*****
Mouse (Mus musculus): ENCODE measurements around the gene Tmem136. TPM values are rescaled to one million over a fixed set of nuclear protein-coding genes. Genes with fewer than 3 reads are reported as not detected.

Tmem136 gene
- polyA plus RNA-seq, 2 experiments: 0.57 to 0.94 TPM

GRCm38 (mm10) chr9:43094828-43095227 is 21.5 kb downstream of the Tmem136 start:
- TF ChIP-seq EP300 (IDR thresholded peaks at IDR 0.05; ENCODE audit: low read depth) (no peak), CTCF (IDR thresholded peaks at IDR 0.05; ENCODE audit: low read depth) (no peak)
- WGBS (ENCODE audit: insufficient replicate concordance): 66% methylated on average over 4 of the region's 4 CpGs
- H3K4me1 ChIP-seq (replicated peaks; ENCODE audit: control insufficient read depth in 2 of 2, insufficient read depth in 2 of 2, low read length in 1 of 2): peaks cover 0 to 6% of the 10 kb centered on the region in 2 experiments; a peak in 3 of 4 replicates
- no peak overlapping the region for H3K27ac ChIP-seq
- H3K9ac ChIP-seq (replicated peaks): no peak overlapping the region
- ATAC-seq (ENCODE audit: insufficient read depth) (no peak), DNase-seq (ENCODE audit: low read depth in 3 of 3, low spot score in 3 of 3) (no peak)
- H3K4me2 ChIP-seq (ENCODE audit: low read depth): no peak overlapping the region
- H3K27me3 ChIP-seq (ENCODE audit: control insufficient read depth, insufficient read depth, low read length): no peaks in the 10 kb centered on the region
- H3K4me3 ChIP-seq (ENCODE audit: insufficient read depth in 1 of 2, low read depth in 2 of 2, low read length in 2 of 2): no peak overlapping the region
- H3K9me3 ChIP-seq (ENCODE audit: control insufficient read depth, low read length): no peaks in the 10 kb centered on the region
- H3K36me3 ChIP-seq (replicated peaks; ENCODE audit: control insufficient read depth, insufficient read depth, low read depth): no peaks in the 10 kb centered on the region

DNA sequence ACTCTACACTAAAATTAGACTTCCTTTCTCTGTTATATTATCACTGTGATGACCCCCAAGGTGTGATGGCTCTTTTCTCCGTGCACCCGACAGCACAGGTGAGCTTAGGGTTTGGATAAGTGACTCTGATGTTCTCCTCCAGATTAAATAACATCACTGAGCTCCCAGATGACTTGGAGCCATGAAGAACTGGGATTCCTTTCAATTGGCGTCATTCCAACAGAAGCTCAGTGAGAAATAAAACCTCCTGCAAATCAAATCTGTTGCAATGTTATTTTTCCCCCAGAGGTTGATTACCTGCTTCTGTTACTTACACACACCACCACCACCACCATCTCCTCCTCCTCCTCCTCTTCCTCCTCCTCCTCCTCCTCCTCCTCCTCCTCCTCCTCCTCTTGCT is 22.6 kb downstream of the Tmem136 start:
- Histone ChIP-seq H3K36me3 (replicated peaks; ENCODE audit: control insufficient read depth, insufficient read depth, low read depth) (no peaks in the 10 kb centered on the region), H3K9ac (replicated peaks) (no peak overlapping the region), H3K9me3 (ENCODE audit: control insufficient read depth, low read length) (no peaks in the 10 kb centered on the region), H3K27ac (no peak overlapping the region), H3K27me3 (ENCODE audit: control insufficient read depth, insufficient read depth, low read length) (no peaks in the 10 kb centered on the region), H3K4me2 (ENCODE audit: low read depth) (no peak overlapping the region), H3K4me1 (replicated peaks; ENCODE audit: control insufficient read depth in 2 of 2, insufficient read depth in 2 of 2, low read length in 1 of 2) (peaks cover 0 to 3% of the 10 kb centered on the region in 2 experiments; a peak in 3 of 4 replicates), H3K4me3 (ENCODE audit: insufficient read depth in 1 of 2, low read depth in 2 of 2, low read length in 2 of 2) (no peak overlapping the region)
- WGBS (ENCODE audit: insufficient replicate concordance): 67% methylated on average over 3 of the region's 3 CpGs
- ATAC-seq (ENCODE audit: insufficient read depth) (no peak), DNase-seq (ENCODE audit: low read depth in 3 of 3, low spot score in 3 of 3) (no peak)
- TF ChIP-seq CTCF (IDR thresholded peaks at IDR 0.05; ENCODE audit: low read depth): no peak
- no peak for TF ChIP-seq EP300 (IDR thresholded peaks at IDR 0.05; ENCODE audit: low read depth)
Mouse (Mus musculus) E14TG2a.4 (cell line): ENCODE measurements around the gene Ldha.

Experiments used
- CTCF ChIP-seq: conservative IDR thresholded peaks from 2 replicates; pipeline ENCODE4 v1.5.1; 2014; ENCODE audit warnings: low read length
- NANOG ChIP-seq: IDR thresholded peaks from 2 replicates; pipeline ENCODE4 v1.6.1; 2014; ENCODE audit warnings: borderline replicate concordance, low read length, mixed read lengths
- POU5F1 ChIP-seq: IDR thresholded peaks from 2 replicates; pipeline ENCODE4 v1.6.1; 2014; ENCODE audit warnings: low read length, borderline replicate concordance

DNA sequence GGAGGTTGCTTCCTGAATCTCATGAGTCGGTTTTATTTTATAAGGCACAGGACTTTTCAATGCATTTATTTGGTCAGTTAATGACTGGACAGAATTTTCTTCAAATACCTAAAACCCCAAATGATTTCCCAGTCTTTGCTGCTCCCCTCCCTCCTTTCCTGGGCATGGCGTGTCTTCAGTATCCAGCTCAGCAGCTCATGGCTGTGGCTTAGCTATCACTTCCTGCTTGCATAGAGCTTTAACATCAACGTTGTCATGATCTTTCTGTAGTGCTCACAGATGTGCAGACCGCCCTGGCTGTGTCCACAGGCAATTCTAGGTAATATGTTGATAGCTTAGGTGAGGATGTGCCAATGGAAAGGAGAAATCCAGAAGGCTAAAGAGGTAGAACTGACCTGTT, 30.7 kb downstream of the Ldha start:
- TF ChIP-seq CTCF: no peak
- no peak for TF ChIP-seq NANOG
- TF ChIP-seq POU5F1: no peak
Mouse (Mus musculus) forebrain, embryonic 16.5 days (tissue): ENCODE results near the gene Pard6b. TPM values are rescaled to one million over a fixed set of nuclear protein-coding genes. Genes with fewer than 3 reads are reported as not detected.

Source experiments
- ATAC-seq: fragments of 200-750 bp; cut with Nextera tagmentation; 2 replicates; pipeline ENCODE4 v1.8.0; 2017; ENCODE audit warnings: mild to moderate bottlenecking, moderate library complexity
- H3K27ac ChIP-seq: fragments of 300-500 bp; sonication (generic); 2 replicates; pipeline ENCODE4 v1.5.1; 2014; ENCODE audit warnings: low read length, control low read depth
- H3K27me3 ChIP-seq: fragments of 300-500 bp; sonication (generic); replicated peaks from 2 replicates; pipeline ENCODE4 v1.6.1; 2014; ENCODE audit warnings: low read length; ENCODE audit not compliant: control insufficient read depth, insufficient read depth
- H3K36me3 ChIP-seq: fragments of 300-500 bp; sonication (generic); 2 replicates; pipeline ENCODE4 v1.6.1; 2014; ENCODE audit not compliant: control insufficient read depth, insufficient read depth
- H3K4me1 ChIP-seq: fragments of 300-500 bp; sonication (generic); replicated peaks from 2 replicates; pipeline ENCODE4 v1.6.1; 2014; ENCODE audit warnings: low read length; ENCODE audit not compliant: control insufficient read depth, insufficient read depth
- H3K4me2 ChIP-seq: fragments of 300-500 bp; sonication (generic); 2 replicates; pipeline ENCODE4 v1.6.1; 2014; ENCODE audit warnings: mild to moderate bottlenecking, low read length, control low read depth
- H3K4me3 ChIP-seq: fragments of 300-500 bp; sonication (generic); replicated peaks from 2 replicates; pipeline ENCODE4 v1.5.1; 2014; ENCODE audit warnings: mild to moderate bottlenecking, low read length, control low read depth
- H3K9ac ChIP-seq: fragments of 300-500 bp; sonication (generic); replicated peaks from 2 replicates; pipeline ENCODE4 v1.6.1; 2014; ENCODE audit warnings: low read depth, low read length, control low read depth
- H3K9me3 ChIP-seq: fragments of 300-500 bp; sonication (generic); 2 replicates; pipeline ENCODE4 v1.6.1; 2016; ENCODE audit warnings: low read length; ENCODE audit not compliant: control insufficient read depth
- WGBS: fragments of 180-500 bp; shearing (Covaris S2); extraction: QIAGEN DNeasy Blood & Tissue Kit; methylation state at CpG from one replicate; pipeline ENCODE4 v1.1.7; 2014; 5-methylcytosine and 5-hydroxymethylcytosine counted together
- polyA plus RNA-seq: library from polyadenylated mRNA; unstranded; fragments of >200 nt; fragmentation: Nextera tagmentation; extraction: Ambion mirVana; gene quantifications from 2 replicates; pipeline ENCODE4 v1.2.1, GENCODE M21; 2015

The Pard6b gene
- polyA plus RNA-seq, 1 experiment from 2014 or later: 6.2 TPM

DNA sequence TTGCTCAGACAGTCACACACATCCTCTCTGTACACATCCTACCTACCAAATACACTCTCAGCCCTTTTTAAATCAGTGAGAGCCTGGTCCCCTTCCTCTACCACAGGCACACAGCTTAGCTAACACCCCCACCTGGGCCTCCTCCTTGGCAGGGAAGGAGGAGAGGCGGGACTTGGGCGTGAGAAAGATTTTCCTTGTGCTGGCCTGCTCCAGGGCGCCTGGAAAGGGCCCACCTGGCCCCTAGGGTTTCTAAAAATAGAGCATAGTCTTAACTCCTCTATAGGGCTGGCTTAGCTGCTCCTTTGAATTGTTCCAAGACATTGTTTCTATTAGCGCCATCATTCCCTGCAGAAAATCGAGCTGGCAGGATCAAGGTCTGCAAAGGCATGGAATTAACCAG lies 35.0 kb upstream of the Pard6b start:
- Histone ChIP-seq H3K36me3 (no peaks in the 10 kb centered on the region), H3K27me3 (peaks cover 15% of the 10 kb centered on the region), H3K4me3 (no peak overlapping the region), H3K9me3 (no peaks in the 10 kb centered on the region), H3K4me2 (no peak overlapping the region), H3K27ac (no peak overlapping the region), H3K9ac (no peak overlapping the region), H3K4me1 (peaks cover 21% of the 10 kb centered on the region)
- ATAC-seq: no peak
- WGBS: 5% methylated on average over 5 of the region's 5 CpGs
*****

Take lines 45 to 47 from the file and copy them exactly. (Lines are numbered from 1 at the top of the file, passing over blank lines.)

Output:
- polyA plus RNA-seq, 1 experiment from 2014 or later: 6.2 TPM

DNA sequence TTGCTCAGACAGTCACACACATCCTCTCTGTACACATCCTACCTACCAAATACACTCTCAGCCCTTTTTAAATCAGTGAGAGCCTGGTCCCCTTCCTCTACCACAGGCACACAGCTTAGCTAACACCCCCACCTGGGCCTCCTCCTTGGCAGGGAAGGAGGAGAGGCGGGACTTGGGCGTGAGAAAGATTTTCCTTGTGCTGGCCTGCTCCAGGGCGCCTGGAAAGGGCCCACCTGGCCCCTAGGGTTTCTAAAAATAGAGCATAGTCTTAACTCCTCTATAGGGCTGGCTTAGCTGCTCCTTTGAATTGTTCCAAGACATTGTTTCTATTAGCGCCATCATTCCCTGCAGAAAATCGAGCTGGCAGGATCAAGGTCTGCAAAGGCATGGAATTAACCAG lies 35.0 kb upstream of the Pard6b start:
- Histone ChIP-seq H3K36me3 (no peaks in the 10 kb centered on the region), H3K27me3 (peaks cover 15% of the 10 kb centered on the region), H3K4me3 (no peak overlapping the region), H3K9me3 (no peaks in the 10 kb centered on the region), H3K4me2 (no peak overlapping the region), H3K27ac (no peak overlapping the region), H3K9ac (no peak overlapping the region), H3K4me1 (peaks cover 21% of the 10 kb centered on the region)